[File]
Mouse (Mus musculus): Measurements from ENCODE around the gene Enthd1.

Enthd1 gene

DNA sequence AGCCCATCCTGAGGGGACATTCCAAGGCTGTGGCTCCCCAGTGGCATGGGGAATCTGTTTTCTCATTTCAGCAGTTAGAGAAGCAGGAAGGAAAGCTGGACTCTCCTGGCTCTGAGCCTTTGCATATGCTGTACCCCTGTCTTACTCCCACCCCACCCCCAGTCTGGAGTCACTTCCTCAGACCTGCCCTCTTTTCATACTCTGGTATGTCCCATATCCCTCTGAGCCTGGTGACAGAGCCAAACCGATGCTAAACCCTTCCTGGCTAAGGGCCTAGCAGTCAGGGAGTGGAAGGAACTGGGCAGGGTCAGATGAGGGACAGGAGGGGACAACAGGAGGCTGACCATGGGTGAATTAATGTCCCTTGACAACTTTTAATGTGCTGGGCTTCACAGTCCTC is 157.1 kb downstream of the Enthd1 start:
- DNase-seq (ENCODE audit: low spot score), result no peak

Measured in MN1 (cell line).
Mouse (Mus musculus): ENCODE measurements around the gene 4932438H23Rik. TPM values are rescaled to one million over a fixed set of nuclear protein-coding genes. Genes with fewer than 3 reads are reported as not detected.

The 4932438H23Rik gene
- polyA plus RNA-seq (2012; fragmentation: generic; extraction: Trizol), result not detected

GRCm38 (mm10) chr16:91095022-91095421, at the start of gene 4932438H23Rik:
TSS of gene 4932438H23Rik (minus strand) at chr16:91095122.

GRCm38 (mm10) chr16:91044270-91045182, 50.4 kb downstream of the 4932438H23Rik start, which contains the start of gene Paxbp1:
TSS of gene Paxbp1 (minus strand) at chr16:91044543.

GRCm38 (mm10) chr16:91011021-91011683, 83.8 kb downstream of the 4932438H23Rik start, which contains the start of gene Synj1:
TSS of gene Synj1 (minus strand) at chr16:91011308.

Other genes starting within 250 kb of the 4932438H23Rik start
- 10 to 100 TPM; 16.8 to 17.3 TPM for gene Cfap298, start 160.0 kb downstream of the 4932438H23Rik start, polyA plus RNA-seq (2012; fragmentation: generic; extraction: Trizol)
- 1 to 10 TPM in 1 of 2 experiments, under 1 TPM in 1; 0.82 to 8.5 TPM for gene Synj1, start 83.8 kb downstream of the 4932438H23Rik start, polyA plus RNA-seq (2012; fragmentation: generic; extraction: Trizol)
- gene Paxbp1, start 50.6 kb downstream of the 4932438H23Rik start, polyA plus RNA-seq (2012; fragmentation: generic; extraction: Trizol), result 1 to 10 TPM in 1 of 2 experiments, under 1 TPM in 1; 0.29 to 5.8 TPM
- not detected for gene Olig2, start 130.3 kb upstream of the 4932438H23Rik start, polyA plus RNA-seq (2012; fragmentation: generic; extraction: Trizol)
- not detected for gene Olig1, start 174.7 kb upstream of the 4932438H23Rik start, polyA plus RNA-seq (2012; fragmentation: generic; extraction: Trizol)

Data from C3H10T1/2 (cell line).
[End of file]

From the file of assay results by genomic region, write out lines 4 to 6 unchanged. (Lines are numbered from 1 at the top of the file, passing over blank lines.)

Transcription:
- DNase-seq (ENCODE audit: low spot score), result no peak

Measured in MN1 (cell line).
Mouse (Mus musculus): ENCODE measurements around the gene 4932438H23Rik. TPM values are rescaled to one million over a fixed set of nuclear protein-coding genes. Genes with fewer than 3 reads are reported as not detected.